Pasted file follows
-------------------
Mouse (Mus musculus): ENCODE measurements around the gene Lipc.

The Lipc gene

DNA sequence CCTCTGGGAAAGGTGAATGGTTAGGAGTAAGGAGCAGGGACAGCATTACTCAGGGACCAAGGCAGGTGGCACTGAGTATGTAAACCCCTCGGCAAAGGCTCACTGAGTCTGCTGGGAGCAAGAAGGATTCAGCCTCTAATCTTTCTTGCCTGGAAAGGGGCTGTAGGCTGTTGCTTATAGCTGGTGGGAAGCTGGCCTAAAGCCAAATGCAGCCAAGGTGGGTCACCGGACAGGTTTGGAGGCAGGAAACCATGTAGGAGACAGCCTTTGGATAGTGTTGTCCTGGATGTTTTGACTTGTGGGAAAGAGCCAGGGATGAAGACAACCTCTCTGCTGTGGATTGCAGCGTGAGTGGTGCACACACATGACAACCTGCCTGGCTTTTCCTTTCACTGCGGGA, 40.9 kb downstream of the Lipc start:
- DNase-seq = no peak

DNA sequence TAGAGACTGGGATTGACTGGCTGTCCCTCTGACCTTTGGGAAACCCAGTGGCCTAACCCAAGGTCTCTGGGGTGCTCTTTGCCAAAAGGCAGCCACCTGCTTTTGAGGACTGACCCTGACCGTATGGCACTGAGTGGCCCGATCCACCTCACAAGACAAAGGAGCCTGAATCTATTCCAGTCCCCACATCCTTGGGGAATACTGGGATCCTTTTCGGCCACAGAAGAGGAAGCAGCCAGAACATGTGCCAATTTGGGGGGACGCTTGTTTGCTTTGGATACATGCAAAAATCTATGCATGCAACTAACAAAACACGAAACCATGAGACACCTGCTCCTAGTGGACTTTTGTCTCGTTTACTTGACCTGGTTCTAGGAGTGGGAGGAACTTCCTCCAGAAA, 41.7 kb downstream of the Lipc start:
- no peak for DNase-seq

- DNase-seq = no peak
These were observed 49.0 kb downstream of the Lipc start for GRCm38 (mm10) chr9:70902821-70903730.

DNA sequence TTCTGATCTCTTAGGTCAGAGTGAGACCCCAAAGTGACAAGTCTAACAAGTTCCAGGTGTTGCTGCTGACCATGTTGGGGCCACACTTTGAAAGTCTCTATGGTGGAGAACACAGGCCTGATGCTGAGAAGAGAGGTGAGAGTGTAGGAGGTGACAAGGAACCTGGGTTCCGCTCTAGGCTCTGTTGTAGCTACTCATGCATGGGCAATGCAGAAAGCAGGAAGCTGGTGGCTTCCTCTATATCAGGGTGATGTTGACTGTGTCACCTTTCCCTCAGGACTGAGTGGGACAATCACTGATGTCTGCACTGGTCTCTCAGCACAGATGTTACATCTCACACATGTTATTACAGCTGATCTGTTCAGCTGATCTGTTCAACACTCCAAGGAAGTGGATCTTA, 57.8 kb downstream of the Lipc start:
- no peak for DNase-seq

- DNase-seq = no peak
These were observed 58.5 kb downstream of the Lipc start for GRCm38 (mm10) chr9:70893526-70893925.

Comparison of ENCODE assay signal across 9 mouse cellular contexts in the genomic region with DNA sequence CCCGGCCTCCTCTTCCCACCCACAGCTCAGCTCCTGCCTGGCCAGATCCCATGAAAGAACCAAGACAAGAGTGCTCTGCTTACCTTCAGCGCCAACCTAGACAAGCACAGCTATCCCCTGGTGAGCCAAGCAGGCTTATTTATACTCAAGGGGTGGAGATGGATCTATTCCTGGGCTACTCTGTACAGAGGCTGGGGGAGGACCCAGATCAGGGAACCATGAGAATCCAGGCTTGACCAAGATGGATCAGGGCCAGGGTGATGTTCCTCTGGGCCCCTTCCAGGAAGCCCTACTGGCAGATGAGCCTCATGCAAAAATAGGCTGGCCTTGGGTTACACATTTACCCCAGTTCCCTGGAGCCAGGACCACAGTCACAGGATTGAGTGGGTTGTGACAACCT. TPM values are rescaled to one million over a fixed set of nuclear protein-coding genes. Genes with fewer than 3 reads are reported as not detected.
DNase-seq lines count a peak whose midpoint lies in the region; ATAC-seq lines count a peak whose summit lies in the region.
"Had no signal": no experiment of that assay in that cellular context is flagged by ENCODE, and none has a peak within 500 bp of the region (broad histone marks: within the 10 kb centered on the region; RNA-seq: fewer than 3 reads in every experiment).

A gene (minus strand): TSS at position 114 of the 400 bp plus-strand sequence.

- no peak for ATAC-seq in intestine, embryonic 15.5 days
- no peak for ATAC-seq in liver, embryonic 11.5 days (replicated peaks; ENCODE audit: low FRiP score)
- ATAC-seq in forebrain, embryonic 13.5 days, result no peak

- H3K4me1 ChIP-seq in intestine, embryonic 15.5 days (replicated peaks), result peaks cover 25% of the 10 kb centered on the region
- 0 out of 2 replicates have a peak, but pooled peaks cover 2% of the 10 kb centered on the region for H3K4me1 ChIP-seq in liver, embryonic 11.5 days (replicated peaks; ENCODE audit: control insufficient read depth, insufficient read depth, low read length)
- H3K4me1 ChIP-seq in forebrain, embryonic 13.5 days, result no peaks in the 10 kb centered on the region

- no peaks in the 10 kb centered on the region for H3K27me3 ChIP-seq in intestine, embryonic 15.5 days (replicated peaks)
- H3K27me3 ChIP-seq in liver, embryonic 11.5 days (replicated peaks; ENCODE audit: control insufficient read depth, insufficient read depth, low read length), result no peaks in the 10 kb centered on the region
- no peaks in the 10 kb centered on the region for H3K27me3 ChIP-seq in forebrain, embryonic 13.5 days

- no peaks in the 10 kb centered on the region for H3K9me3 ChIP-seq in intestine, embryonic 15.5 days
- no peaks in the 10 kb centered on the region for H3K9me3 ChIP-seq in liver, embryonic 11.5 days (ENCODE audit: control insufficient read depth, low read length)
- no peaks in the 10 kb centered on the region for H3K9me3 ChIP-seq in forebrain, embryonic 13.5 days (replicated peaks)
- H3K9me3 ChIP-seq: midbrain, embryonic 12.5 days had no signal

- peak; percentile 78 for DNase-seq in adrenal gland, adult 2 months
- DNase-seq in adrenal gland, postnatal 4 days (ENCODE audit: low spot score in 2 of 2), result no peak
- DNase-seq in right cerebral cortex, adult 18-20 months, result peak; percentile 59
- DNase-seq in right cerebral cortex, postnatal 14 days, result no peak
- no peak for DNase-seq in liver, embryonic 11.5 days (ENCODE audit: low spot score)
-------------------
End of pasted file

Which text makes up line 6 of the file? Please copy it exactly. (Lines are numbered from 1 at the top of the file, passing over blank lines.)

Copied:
- no peak for DNase-seq